Staying there doesn’t have to be expensive too, again, unless you want it.
Price of accommodations run from the most luxurious hotels at $400 per night, to the Eli’s hotels that go for about 30-60 quetzales. Eli gets a beautiful and clean hotel room with a nice bed, private shower and A.C. for Q60.
There is so much to do around the lake, so try to spend as little time in your hotel room as possible.
If you don’t like walking, tuc tucs would take you around the city for Q5. Walk, you get to see so much when you do!

El Mariposario
This beautiful butterfly sanctuary is located right at the entrance to the town of Panajachel and the entrance fee is Q60. You won’t be disappointed! They have a nice setup where you can take a short hike trough this mountain full of Coatis and Spider-monkeys. They are very friendly and they get close to tourist expecting to be fed. So make sure you bring some fruit for those nice guys. The hike will take you through a maze of hanging bridges, a beautiful scenery.

Not far from El Mariposario there is a botanical garden highly recommended by many at Hotel Atitlan. I really love the way they do things! Entrance fee to the botanical garden is Q50, but it is reimbursed on anything you buy at their restaurant. A drink at their restaurant is about Q45, so basically your entrance fee comes with a free drink and believe me, they are beautiful.
And: I’ve been to the most exclusive restaurants and hotels in Guatemala and this one is above them all. it has really impressed me with their professionalism and attentiveness. Trust me, you are treated as royalty at this hotel’s restaurant!

Boat trips to any of the towns around the lake will cost you Q50 round trip. Pick any of the towns for a quick visit and you’ll love it there.

Shh, keep this a secret.
Society in the towns around the lake is very open minded and they have come to accept the use of different recreational drugs, as long as no one causes trouble.
In fact, finding illicit drugs won’t be difficult on these streets. A young boy, no more than 13 years old, might offer you a plastic bag a third full of Marijuana for Q50.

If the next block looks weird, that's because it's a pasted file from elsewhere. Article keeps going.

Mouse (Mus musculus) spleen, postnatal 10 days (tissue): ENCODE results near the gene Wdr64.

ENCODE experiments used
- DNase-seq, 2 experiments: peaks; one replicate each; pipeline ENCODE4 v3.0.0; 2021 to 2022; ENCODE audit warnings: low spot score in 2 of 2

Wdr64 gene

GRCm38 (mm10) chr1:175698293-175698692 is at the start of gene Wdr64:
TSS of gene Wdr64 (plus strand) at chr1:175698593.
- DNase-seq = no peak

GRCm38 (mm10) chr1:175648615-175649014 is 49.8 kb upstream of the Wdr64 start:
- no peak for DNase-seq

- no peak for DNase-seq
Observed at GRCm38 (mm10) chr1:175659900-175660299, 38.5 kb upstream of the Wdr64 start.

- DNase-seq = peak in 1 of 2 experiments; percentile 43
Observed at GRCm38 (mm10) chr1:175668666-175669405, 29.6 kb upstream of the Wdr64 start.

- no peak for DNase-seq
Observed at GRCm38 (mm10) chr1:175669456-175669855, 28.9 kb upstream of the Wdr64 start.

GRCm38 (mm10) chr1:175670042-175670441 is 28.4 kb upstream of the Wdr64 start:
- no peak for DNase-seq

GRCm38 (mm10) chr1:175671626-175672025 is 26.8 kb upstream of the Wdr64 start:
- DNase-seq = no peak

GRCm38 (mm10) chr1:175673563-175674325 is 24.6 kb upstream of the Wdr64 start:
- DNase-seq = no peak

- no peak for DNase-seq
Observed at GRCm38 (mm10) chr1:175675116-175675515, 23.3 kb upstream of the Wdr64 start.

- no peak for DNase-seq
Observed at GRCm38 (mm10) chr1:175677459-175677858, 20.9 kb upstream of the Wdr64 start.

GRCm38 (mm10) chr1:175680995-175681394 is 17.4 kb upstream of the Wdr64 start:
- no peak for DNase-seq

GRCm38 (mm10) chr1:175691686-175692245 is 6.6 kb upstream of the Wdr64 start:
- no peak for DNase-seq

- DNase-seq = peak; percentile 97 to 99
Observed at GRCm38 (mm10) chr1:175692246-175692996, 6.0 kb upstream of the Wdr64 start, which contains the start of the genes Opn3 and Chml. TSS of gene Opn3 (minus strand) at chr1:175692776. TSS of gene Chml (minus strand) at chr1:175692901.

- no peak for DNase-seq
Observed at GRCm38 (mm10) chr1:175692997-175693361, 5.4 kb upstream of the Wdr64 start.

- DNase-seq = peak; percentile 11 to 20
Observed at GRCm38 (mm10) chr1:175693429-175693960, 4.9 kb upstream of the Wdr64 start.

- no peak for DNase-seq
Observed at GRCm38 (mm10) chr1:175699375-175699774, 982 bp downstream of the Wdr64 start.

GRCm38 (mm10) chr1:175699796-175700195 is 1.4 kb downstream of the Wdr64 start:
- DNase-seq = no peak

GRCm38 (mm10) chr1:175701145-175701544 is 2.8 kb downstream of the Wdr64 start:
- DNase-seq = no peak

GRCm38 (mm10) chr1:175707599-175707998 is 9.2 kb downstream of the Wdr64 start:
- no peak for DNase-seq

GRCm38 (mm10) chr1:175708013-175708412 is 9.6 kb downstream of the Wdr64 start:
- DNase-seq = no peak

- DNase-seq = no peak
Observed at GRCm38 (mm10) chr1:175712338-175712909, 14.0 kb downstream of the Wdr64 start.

And finally, food.
There are hundreds of restaurants on Calle Santander. Pizza places are dominant, I’ve no idea why there are so many pizza places here. Could someone enlighten me?
But at night you got to try street food, very good quality and great prices, you can buy a beer and sit on a corner to enjoy your street food.

A two day trip to Atitlan from Guatemala City or La Antigua Guatemala will run you for about 600 Quetzales, something like $80 U.S. Dollars. and you can check that of your things to do before I die list.

Traveling on a Dime: Petén

Monday, August 11, 2014 | by

Traveling on a Dime: Petén
Petén is Guatemala’s Northern-most province and it is full of wonders left behind by our Mayan ancestors, and rich with Nature’s splendor.
This province is home to Guatemala’s one of the only two international airports and getting here by plane makes the trip much easier and insipid too. You can choose this alternative to make thing easier, but if you want to experience and be immerse in local culture, you have to travel Elí’s way, and it also could save you some money.
If you are near Guatemala City, you have to take one of those luxury buses running the route to Petén and they usually go for Q200 one way.
An alternative to save money is to travel to Coban, in the province of Alta Verapaz. There are chicken buses running this route and you can board one for Q40. From Coban you can get on one of those minivans used as rural buses to Chisec or Raxruha, which will cost you about Q20. From Raxruha you take another one of those minivans to Sayaxche, which is another Q20. And from Sayaxche you just have to pay a small fee of Q2 to have one of the local’s boats cross you the river and you can board another of those buses waiting close to the shoreline. These buses take you all the way to Santa Elena for Q20, same bus terminal where all the luxury buses from Guatemala City arrived on.
Yes, this trip will take you about 12 hours, but you’ll be immersed in local culture/food, something you don’t get to see seated on those luxury buses.
From the bus terminal in Santa Elena you can walk for 15 minutes to the Island City of Flores (taxis charged you Q20 for this short ride), a short 10 street blocks away.